Building a Climate-Ready Military
In the past decade, there has been increasing recognition within the national security establishment that climate change is a national security issue. The 2010 and 2014 Quadrennial Defense Reviews, flagship documents by the Department of Defense on US military doctrine, addressed climate change as significant factor in America’s security, stating that: “the impacts of climate change may increase the frequency, scale, and complexity of future mission. . . while at the same time undermining the capacity of our domestic installations to support training activities.” In 2016, the National Intelligence Council released a declassified intelligence estimate that identified climate change as a threat to stability, food prices, public health, and economic development.
Perhaps the military’s most compelling comment on climate change came from Admiral Samuel Locklear, then head of US Pacific Command. In a 2013 interview with the Boston Globe, Admiral Locklear cited climate change as the greatest security threat in the Pacific region. He said that climate change-induced upheaval “is probably the most likely thing that is going to happen . . . that will cripple the security environment, probably more likely than the other scenarios we all often talk about.’’ He added that the number of typhoons that season, which can require the US military to respond with humanitarian aid, was already 50% higher than the average, exemplifying the increase in extreme weather climate change can bring.
While the US military has increasingly incorporated threats from climate change in its long-term planning under the Obama administration, the transition to the Trump administration has made the future of these policies uncertain. In order to increase and protect US military capabilities and readiness, President Trump should give his Defense Secretary, former general James Mattis, and his Department of Defense (DoD) the latitude to address climate change as they see fit.
The differences between these two men on climate change are significant. The Trump Administration has removed all references to climate change from the White House website, replacing them with an energy plan that focuses on natural gas and shale oil, and has moved to approve the Keystone and Dakota Access pipelines. Secretary Mattis, on the other hand, has been a leader in promoting fuel efficiency within the military to “unleash us from the tether of fuel” and has identified climate change as one of the trends the military must adapt to in order to remain “relevant and capable.”
President Trump has pledged to rebuild a military that he views as “depleted.” During his campaign, he outlined a plan to increase the size of the military by increasing spending and eliminating waste and bureaucracy. Making the military more energy efficient and climate resilient is a ready-made, cost effective opportunity to eliminate waste, avoid future costs, and maintain military readiness.
As one of the largest institutional energy users in the world, the DoD has a great deal to gain from fuel efficiency. Between the drawdown in Iraq and Afghanistan, as well as comprehensive energy plans from the Army, Navy, and Air Force, the US military has already been cutting its energy use. Energy use by military buildings and facilities has fallen 17% since 2003, and petroleum use has fallen 27% since 2007. While it may be difficult to make combat vehicles more fuel efficient, the thousands of non-combat vehicles used on bases and for logistics provide ample opportunities for electrification, biofuels, and better fuel efficiency, which will further reduce the Department’s fuel use, saving money, reducing greenhouse emissions, and insulating the military from oil shortages or price shocks.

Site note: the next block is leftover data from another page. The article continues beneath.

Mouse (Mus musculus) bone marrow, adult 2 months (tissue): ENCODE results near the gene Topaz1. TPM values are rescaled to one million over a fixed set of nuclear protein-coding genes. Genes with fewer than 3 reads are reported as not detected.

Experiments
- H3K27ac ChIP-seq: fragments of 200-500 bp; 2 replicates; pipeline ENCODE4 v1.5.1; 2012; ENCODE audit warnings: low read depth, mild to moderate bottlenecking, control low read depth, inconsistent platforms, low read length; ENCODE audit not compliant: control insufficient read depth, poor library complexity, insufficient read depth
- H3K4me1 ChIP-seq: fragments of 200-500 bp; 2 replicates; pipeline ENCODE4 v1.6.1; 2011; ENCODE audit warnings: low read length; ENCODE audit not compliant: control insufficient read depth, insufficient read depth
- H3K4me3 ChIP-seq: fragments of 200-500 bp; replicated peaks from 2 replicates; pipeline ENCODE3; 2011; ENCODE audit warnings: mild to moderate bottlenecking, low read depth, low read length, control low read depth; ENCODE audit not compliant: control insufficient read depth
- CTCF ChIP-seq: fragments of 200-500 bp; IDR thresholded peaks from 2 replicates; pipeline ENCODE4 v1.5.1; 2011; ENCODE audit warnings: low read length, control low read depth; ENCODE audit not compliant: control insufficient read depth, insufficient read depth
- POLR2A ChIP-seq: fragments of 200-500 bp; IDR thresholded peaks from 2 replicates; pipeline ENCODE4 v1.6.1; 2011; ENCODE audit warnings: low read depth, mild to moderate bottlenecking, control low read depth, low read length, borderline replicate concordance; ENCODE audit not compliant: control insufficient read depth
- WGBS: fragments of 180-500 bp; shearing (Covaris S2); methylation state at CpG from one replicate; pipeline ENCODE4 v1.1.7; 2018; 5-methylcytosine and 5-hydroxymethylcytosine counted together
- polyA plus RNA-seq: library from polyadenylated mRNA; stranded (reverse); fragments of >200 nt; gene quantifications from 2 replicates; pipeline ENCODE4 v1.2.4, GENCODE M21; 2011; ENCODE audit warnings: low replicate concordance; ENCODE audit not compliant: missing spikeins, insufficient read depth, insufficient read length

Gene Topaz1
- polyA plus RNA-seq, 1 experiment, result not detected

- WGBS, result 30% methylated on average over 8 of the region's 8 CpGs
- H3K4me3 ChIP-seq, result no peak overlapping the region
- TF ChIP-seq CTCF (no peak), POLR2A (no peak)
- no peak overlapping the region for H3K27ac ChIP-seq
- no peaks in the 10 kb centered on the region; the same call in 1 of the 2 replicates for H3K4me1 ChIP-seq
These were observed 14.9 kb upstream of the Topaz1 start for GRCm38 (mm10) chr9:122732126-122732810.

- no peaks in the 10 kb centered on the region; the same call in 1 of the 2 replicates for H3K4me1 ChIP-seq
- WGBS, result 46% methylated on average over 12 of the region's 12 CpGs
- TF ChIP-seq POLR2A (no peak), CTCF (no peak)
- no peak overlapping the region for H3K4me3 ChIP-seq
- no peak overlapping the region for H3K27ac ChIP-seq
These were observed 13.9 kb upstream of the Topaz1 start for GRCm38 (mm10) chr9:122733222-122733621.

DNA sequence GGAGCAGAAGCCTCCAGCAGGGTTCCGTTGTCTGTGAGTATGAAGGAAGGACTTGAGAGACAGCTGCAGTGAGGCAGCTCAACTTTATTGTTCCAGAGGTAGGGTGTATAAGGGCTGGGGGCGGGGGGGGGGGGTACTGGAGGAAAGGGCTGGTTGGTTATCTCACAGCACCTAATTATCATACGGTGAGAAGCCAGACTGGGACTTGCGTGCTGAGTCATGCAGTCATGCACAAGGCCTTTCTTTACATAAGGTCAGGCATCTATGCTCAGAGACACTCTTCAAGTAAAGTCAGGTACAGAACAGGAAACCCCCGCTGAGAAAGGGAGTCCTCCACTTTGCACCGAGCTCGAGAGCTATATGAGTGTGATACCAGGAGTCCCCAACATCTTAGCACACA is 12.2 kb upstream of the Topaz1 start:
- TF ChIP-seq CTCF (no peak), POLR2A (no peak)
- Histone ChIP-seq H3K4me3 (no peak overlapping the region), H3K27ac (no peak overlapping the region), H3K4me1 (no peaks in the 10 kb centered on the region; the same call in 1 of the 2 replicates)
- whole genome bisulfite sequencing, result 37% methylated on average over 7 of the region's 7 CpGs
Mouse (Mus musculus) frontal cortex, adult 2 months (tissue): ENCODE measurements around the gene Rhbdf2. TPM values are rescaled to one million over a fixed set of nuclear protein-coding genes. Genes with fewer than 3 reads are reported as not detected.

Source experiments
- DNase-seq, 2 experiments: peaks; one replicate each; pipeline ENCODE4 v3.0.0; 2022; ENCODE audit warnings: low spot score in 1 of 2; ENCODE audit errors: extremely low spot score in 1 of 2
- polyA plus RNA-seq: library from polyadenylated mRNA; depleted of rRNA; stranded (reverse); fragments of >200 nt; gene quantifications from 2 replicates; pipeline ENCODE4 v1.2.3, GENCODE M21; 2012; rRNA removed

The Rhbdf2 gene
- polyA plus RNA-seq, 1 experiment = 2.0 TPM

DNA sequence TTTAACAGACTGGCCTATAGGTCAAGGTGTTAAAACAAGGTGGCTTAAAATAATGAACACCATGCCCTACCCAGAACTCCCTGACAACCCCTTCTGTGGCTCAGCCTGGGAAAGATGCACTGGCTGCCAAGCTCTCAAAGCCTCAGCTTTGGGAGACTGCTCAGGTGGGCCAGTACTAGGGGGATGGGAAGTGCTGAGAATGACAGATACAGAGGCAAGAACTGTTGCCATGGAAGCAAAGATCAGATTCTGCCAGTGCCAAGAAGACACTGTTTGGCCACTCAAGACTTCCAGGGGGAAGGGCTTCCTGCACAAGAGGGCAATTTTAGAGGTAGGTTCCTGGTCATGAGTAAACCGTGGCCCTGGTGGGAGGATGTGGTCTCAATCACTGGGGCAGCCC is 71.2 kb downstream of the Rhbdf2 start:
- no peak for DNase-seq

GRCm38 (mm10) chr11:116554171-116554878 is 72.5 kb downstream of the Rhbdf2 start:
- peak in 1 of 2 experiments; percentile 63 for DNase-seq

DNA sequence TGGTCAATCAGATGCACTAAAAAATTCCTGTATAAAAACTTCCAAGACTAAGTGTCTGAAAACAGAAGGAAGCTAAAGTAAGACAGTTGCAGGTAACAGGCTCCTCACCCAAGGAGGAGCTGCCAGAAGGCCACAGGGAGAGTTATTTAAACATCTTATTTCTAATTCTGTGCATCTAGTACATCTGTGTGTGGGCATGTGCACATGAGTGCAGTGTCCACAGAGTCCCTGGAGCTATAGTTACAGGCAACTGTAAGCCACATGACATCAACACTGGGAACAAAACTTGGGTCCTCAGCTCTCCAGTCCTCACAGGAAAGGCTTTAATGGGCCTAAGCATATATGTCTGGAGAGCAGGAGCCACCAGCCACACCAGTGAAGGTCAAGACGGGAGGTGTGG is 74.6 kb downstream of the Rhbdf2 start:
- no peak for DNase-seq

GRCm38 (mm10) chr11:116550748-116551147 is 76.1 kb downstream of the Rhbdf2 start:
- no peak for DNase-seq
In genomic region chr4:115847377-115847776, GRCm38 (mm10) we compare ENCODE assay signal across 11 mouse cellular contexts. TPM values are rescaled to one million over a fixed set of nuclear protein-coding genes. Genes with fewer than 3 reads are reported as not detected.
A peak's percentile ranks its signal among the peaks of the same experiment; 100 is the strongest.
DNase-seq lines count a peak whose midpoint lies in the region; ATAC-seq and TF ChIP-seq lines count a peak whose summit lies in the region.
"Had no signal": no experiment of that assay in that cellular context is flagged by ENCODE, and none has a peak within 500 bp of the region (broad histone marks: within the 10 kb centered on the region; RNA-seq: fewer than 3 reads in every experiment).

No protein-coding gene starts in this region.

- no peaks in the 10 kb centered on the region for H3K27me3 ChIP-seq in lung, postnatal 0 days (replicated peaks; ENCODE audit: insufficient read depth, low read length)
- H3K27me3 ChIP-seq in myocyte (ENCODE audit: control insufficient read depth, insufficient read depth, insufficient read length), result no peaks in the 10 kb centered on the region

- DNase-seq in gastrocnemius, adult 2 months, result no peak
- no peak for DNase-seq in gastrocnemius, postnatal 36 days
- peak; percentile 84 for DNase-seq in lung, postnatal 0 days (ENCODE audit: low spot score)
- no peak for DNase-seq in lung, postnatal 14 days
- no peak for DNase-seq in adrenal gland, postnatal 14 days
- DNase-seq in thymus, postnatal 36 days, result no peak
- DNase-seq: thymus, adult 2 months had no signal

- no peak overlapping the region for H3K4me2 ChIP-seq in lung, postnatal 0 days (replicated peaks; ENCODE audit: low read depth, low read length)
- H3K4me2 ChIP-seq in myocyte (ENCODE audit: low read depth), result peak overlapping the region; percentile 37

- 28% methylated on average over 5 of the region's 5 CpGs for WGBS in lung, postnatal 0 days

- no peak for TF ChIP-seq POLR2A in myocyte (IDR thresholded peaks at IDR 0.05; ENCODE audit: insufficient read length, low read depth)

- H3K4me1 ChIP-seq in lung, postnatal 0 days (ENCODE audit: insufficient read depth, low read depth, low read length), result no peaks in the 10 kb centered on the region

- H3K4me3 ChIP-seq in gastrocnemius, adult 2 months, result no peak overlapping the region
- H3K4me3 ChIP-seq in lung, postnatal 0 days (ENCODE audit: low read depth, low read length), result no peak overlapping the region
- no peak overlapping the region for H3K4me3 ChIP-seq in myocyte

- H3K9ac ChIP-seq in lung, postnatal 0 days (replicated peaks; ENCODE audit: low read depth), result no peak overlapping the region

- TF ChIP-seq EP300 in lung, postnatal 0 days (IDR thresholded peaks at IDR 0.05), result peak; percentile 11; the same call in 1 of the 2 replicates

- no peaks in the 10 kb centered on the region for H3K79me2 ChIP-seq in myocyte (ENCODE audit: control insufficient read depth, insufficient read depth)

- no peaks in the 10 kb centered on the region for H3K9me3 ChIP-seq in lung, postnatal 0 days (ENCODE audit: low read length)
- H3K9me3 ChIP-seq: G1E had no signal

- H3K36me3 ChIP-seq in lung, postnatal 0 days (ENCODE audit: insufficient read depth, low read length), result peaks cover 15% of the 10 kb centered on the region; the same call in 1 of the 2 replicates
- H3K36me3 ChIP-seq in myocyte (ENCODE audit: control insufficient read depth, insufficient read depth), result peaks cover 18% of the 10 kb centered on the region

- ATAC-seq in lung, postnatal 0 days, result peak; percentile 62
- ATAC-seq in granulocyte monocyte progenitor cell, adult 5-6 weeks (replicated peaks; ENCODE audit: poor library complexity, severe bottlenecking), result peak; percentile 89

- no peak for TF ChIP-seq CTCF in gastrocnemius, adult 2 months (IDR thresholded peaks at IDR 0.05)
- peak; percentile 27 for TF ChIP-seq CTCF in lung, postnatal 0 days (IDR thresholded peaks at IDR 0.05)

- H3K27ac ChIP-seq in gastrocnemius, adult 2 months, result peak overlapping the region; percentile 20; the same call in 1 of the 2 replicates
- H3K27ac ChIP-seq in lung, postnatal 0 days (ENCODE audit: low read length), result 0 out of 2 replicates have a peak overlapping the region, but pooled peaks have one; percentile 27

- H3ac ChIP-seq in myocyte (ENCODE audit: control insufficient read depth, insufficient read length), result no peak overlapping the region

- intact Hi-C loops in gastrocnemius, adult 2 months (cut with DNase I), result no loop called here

Renewable energy provides similar gains in efficiency while also building resilience at military bases, both big and small. Under the Obama administration, the DoD committed to installing three gigawatts of renewable capacity at bases around the world. In addition to providing cheap, reliable electricity, this also makes bases more resilient to blackouts from the grid. The benefits are even greater for forward operating bases. By using portable solar panels to reduce the use of diesel generators, fewer convoys are needed to resupply the base. Fewer convoys means fewer soldiers that put themselves at risk traveling through hostile areas.
In addition to energy, physical infrastructure, particularly along the coast, is also essential for building resilience and avoiding far larger costs later. A study by the Union of Concerned Scientists in 2016 found that the majority of the military’s 18 coastal bases they looked at would experience ten times the flooding they currently do by 2050, and by 2100 eight of the bases could lose between 25% and 50% of their land area. Affected bases include Naval Station Norfolk, the largest naval base in the world, much of which only sits ten feet above sea level. Increased flooding is already disrupting work at the station, and at Norfolk and other installations, nearby civilian infrastructure that the bases depend on is also at risk.
Maintaining the readiness of these facilities and the soldiers that depend on them means being proactive in planning for climate change. We must build sea walls, harden systems against flooding, and raise or move buildings, piers, and other structures. We may have to spend money in the name of climate adaptation now, but doing so will save money in the long run by avoiding disruptions and costly repairs.
Increasing the energy efficiency and use of renewables will also help protect our military infrastructure in the most significant way – by limiting the degree of climate change that will need to be adapted to in the first place. When it comes to defense, as with agriculture, economics, public health, and most every other field of human endeavor, long-term goals cannot be disentangled from climate change.